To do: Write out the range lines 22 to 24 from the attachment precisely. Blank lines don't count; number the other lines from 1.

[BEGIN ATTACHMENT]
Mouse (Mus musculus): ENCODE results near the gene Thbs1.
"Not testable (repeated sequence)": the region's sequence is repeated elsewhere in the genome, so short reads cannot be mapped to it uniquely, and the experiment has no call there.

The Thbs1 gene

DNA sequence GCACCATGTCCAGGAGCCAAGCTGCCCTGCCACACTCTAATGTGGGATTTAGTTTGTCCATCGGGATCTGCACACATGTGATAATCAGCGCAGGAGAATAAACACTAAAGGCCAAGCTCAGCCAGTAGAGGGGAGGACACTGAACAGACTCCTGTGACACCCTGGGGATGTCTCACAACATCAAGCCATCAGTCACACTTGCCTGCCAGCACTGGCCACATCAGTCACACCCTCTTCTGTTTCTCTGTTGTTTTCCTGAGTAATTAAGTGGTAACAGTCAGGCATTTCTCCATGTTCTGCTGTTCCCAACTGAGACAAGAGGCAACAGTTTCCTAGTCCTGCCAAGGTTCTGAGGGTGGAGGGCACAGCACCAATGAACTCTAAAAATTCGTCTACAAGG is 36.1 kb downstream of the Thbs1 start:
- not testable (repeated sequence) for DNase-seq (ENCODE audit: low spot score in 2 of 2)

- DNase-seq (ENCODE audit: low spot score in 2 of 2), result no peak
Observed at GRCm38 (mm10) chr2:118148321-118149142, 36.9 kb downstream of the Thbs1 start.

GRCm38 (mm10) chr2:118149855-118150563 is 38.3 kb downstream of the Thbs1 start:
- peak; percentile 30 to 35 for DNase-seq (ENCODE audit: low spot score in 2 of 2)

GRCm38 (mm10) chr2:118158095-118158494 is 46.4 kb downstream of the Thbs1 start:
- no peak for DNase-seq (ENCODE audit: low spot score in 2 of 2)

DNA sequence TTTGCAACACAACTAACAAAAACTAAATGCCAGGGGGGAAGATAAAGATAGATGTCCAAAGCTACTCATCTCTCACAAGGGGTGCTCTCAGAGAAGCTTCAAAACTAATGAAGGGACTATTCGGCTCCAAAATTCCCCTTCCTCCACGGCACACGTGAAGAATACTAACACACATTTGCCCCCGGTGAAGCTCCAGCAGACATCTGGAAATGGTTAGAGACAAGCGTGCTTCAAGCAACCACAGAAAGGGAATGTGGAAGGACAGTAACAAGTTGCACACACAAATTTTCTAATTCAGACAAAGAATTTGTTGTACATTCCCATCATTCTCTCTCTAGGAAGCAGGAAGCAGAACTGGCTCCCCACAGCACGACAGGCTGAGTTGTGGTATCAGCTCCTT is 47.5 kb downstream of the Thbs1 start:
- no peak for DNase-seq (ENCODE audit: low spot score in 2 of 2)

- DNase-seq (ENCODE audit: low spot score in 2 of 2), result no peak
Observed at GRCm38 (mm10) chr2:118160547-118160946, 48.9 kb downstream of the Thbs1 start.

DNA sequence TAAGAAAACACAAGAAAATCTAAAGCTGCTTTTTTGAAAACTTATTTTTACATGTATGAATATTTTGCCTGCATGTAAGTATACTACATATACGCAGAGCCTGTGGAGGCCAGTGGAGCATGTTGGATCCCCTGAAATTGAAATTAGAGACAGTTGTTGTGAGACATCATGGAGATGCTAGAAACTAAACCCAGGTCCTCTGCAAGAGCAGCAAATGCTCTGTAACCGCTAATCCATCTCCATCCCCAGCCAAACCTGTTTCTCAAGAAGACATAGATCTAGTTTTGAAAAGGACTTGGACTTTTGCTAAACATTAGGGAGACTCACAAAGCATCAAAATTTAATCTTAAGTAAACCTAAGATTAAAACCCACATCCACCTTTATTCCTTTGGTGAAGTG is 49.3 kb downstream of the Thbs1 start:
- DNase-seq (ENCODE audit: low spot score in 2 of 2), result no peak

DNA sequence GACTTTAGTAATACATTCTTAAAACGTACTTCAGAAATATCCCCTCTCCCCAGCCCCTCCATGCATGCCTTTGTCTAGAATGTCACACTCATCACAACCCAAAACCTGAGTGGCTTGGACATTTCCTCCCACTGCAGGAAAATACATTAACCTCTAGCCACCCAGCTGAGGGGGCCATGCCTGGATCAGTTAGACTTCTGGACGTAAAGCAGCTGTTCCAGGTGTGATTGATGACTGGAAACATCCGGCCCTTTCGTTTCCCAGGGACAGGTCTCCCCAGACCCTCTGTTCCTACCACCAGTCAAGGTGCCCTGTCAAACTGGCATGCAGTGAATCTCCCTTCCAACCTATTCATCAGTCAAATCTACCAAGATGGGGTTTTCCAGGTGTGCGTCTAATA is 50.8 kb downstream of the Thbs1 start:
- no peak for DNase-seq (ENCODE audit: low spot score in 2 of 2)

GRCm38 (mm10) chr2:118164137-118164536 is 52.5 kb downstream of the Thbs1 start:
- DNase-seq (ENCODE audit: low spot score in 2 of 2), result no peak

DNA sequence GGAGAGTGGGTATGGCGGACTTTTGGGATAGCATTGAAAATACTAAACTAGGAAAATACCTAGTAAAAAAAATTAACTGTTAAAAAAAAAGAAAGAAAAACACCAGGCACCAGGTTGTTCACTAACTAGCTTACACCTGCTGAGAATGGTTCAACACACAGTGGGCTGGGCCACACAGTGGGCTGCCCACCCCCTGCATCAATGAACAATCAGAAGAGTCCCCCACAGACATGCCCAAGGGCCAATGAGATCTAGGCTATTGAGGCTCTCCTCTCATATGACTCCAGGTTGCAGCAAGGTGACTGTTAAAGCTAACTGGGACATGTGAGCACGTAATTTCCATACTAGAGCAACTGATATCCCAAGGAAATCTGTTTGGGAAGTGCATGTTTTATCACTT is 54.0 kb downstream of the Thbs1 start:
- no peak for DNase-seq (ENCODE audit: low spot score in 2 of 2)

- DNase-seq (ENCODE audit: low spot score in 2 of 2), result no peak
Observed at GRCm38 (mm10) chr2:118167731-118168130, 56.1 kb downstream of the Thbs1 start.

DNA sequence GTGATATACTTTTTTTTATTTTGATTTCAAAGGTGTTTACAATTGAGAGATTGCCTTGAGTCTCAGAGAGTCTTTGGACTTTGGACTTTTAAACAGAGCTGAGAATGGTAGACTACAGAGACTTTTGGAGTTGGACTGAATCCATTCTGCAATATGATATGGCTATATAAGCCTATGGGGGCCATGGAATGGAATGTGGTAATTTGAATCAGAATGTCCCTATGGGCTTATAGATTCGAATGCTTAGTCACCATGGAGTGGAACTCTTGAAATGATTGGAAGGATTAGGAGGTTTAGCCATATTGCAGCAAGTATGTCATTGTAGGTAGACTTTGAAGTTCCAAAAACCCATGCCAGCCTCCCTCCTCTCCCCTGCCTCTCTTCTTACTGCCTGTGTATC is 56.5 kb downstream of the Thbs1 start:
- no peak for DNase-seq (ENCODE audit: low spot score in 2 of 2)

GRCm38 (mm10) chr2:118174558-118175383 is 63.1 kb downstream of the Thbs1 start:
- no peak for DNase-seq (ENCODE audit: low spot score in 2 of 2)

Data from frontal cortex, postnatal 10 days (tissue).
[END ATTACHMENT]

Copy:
DNA sequence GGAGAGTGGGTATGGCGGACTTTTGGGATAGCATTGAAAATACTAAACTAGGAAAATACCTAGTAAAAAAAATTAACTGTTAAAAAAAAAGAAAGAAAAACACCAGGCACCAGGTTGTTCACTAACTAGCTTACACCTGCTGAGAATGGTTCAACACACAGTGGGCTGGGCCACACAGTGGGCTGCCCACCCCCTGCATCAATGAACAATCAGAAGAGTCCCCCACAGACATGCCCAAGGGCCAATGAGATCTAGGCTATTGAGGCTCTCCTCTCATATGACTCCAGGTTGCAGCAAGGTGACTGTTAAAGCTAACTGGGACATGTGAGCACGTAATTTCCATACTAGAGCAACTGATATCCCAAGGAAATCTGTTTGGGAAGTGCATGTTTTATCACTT is 54.0 kb downstream of the Thbs1 start:
- no peak for DNase-seq (ENCODE audit: low spot score in 2 of 2)

- DNase-seq (ENCODE audit: low spot score in 2 of 2), result no peak